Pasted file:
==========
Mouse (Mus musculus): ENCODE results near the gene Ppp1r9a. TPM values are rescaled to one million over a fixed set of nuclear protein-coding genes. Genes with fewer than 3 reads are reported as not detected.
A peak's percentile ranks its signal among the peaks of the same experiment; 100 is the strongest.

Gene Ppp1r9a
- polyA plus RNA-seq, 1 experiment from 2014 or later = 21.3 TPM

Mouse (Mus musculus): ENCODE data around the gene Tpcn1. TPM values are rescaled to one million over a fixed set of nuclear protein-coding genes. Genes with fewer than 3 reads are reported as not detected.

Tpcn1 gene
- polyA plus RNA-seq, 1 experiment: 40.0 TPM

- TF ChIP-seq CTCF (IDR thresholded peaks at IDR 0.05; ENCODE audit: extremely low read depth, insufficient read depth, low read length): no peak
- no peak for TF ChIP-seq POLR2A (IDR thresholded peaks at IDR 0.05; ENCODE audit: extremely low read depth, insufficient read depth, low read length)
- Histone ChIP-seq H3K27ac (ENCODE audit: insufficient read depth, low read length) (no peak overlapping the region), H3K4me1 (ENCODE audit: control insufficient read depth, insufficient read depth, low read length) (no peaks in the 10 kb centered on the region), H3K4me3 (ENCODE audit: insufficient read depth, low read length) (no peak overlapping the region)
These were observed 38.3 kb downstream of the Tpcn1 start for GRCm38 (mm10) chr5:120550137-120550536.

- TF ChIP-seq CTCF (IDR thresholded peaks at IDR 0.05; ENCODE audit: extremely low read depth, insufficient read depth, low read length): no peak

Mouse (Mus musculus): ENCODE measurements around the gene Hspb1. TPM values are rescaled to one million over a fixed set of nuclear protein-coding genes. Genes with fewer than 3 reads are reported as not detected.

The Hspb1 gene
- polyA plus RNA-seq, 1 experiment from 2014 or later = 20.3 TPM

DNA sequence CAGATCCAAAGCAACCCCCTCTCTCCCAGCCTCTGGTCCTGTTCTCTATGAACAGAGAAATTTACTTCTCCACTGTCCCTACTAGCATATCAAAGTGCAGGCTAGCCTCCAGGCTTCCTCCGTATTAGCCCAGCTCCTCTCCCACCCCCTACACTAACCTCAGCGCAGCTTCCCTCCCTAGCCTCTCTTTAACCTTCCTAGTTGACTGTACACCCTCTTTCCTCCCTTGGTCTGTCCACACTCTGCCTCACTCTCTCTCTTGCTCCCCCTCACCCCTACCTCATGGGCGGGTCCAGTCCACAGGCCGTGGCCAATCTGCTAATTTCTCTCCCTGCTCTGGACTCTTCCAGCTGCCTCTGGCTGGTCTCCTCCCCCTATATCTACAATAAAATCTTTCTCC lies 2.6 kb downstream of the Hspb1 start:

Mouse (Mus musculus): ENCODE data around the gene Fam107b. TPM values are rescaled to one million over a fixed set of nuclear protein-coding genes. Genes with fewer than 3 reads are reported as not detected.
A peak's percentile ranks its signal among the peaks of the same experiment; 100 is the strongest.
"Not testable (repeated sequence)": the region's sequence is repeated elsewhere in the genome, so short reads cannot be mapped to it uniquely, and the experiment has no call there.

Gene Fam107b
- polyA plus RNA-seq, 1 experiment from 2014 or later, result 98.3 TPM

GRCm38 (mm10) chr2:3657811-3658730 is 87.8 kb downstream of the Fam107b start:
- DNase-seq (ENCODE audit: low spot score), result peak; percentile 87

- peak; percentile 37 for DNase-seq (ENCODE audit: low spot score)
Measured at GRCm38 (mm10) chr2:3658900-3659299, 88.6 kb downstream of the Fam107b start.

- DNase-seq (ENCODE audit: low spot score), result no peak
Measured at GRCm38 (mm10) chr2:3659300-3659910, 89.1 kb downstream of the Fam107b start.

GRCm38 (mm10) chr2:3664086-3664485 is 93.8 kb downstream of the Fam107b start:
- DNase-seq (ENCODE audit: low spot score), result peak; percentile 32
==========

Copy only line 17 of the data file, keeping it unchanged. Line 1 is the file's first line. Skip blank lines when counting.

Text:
Mouse (Mus musculus): ENCODE data around the gene Fam107b. TPM values are rescaled to one million over a fixed set of nuclear protein-coding genes. Genes with fewer than 3 reads are reported as not detected.